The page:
1978: Pre-war Grand Prix ace Hans Stuck dies at the age of 77. Multiple German and European Hillclimb champion, he also raced for Auto Union, winning the 1935 Italian GP and finishing second in the European championship a year later. He raced in three World Championship races across 1952-’53 for the small AFM team, with a best result of ninth at Monza in 1953.
1909: The Indianapolis Motor Speedway is born, with construction of a 2.5-mile stone oval beginning under the watchful eye of Carl Fisher. Completed in August, the dangerous surface would be re-laid with bricks, hence its nickname ‘The Brickyard’. The inaugural Indianapolis 500, America’s biggest race, would be held in May 1911.
1964: Jack Brabham takes the first of three consecutive Tasman Series race wins, the Australian double world champion winning at Sandown Park in the Climax-engined Brabham BT7A.
1985: Kiwi tin-top king Jim Richards wins the inaugural Australian Touring Car Championship race to be run to the new Group A regulations – at Winton Raceway in Victoria. It also marks the first success in the series for BMW, Richards taking victory in his John Player Special-liveried 635CSi ahead of team-mate and fellow Kiwi Neville Crichton.
1934: John Surtees, the only man – probably in perpetuity – to win world championships on two and four wheels, is born. After seven ’bike world titles for MV Agusta (three in the 350cc class and four in 500cc, as well as six Isle of Man TT wins), Surtees switches to cars. He goes on to contest 111 GPs, for Lotus, Cooper, Lola, Ferrari, Honda, BRM, McLaren and his self-built Surtees machines, between 1960 and 1972, as well as lifting the inaugural Can-Am title in ’66. Happy birthday ‘Il Grande John’!
1973: Reigning World Champion Emerson Fittipaldi wins the inaugural World Championship Brazilian Grand Prix, held at Interlagos. Lotus team-mate Ronnie Peterson beats the local hero to his maiden pole position but retires early on, leaving ‘Emmo’ to a famous win ahead of his title nemesis, Tyrrell’s Jackie Stewart.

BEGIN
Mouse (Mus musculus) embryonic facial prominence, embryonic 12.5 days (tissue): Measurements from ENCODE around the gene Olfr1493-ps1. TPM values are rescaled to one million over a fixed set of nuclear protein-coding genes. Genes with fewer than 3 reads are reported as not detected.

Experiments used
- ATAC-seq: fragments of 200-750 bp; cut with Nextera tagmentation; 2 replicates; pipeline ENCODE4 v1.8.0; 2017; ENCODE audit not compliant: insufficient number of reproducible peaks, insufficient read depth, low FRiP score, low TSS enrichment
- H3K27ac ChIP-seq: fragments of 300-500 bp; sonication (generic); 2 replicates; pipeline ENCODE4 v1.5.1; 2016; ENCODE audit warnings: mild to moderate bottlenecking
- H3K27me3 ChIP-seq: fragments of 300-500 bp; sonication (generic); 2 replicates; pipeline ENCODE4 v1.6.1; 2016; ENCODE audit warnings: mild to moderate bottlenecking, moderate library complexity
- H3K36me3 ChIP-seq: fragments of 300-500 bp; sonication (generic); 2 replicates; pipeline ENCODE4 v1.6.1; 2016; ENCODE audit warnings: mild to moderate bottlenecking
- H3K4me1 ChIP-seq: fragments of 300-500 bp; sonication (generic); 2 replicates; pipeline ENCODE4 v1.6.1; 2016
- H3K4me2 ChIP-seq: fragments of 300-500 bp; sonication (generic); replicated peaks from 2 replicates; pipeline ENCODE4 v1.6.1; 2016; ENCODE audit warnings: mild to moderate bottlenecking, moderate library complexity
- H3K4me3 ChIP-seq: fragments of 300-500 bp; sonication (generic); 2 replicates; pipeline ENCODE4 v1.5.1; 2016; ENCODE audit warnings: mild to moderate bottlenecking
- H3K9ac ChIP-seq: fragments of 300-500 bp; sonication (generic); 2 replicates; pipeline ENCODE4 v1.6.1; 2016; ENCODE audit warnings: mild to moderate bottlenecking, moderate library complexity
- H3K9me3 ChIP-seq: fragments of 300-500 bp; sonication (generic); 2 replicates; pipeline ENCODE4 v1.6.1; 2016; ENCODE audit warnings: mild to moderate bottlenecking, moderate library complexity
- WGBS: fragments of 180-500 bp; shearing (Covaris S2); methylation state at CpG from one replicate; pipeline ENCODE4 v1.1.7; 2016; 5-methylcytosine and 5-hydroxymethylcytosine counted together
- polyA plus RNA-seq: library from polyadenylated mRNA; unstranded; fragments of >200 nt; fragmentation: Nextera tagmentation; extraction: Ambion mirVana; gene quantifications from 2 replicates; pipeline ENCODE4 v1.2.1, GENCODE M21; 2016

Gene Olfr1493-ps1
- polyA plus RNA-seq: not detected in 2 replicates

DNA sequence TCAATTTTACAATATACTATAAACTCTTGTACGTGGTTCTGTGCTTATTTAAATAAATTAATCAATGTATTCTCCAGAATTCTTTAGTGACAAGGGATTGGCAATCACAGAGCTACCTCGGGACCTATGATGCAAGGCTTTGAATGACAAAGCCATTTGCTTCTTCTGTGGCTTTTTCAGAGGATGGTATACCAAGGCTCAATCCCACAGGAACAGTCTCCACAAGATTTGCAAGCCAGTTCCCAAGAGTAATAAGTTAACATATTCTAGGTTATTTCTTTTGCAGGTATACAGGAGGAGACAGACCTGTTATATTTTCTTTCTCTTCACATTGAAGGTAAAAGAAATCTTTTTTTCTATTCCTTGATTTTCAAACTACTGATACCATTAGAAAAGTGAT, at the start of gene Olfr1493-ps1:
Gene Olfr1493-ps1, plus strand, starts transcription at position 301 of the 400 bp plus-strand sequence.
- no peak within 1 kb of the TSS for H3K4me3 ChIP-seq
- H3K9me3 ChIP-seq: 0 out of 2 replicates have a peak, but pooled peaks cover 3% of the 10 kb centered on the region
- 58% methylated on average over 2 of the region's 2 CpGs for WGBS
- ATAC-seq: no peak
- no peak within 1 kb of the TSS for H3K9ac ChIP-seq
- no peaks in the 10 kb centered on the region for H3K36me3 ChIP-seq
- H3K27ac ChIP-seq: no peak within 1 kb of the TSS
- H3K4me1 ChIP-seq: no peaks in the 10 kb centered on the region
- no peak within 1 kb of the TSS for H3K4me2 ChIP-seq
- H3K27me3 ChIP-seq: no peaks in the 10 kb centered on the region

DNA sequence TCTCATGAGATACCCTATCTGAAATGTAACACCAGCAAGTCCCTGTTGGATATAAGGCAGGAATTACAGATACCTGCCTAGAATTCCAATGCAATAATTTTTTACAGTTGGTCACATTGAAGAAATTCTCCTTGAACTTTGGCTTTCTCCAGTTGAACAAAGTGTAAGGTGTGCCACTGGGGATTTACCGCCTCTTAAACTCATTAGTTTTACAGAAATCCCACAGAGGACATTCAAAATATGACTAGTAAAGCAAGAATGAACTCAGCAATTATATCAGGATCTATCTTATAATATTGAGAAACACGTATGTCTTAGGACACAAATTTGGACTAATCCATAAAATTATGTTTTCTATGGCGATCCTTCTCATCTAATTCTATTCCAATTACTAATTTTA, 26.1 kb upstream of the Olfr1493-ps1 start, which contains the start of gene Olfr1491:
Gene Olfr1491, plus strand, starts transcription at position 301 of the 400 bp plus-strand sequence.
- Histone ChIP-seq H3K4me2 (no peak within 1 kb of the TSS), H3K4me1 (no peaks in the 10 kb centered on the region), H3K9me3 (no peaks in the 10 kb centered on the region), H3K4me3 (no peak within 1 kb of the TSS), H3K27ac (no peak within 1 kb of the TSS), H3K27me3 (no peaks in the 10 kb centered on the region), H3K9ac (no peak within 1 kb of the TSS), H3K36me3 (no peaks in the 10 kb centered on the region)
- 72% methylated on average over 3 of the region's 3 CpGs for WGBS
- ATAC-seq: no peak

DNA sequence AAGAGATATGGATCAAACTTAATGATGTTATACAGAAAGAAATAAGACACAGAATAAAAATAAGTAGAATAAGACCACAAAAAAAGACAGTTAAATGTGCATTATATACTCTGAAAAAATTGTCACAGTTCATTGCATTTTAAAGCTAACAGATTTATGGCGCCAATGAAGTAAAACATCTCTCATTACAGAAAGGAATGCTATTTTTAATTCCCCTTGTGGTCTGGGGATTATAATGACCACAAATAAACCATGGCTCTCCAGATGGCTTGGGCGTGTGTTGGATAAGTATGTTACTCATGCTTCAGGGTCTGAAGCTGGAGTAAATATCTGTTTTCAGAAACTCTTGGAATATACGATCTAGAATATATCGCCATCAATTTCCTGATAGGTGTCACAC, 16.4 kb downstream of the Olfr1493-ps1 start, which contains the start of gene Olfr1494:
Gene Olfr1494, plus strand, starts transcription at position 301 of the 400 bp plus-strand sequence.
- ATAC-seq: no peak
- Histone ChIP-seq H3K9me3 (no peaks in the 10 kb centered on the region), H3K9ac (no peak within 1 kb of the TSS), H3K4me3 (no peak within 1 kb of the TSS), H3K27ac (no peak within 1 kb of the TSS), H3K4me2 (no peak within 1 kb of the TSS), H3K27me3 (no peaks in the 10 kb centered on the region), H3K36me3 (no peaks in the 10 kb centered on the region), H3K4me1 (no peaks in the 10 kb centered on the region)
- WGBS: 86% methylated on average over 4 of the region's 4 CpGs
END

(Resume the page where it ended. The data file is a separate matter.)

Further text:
1984: Swedish rally god Stig Blomqvist wins his home event for a record seventh time. His Audi Quattro defeats the sister cars of Michele Mouton and Per Eklund, giving Blomqvist another winner’s trophy to add to those he collected in 1971, ’72, ’73, ’77 and ’79 for Saab, and 1982 for Audi.
2005: Frenchman Maurice Trintignant dies at the age 87. Trintignant competed in 82 GPs for Simca-Gordini, Vanwall, Bugatti, Cooper, Maserati, BRM, Aston Martin, Lotus and Lola, famously winning at Monaco twice – in 1955 for Ferrari and again in ’58 for Cooper. He also shared the 1954 Le Mans-winning Ferrari 375 with Froilan Gonzalez, as well as finishing second five years later, with Paul Frere, to complete the historic Aston Martin one-two.
1942: Ricardo, younger of the Mexican Rodriguez brothers is born. In his tragically short life, the ex-motorcycle racer contested five Grands Prix for Ferrari, qualifying second on his debut – at Monza in 1961. The highly rated youngster was killed, aged just 20, in a Lotus 24 during practice for the non-championship Mexican GP at the end of 1962.
1944: Superswede Ronnie Peterson is born. He’d make his F1 debut, in a privately run March, in 1970. With a factory car for ’71, he finished runner-up in the World Championship and secured the European F2 title. He would contest a total of 123 GPs, for March, Lotus and Tyrrell, winning nine in JPS Lotus machinery and one during his second stint at March. He died as a result of complications following surgery on leg injuries sustained in a startline crash at Monza in 1978.
Ricardo Rodrigez image by Joop van Bilsen used under Creative Commons 3.0 license